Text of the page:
NGiNX SSL Setup and 301 Redirects


NGiNX SSL setup and 301 redirects, this is how is called our next tutorial where we will explain in just a few easy steps how to setup a SSL certificate on NGiNX and also how to force client browser to use HTTPS by managing all necessary 301 redirects served from HTTP protocol on port 80 to HTTPS protocol on port 443. The journey from a non-secured domain to a secured one is quite easy to implement with NGiNX and also very easy to maintain and renew in the future. This solution was tested using a CentOS 7 server but it can be easily applied for different operating systems and even with container solutions, NGiNX syntax in terms of SSL remains the same no matter of the deployment.

Table of contents

Main task
NGiNX 301 Redirects
NGiNX Main Server Configuration
NGiNX SSL Setup and Configuration
Test NGiNX 301 redirect to HTTPS

Main task

As we have said in the beginning our main goal with this tutorial is to make sure that all connection between two points, client and server in this case is it and stays a secure connection all the time. In our example we will be using a domain name called and we have to secure it using NGiNX so our visitors can say that their data is safely passed between their laptop for example and the server where our website is hosted. Having a secure site also helps in terms SEO, this being a very important factor nowadays but is a must to secure the data between Browser Client (visitors) and Website.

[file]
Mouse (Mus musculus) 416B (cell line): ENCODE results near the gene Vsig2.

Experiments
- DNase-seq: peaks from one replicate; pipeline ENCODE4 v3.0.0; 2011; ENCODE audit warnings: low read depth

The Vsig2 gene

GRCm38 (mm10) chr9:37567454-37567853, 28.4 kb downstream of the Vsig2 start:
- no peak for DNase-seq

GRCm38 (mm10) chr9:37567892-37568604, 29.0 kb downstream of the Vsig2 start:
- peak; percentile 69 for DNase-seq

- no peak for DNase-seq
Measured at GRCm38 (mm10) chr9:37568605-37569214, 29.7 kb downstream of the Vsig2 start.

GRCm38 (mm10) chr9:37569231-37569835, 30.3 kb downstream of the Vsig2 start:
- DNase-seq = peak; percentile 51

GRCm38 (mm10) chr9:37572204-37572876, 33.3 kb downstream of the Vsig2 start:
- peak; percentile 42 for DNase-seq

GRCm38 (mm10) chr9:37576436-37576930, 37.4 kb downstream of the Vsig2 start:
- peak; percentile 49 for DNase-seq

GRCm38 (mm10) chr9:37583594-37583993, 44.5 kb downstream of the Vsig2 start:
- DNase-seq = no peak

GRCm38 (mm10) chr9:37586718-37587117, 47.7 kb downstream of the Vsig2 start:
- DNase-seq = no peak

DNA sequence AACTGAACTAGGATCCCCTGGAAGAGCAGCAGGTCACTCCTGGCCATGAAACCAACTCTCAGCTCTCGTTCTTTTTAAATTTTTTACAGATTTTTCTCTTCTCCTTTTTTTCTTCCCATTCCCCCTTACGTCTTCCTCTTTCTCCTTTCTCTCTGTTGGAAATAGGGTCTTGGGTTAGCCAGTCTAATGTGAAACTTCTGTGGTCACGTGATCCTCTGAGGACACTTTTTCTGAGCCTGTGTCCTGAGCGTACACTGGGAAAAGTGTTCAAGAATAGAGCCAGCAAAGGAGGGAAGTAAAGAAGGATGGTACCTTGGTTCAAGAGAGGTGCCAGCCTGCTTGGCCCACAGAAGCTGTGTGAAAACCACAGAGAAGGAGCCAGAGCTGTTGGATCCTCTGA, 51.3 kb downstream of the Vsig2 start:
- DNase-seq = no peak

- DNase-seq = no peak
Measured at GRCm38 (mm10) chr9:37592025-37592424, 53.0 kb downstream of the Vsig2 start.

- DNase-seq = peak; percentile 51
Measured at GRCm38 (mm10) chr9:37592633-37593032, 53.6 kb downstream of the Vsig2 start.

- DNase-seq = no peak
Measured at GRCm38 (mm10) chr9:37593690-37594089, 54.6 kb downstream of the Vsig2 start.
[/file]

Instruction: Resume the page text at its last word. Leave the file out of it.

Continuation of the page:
Below we have detailed a quick scenario of what redirects we need in place:      301     ->     301     ->          301     ->         200     [OK]


Assuming that we already have a SSL certificate issued for our domain name, NGiNX is installed and is running properly we can proceed to prepare the code needed for NGiNX. In this tutorial we will assume that we are editing directly the configuration file for that can be found on /etc/nginx/conf.d/ and also our SSL certificate PEM and KEY has been copied to /etc/nginx/ssl/.

NGiNX 301 Redirects

First thing on our list is to make sure that all requests from www being initiated via HTTP or HTTPS would be redirected to our non-www domain endpoint in a secure fashion using just a simple 301 return rule to enforce this. The code listed below will help us to achieve this so please use it as a reference by replacing only the domain name and also the paths for SSL files.

# Redirects for:
#    301     -> AND
#   301     ->

server {

    listen                    	 80;
    listen 			 [::]:80;
    listen 			 443 ssl http2;
    listen                       [::]:443 ssl http2;
    server_name       ;
    ssl                          on;
    ssl_certificate              /etc/nginx/ssl/;
    ssl_certificate_key          /etc/nginx/ssl/;
    ssl_dhparam                  /etc/ssl/certs/dhparam.pem;
    return                    	 301$request_uri;
    server_tokens 		 off;


In simple terms the above code basically says that any request initiated being or to be automatically redirected permanently (301) to including all leading URIs ($request_uri).

NGiNX Main Server Configuration

Here once again we have to deal with another 301 redirect but this time from only to which is actually our main goal with this tutorial.

# Server configuration

server {

    listen 			80;
    listen 			[::]:80;
    listen 			443 ssl http2;
    listen 			[::]:443 ssl http2;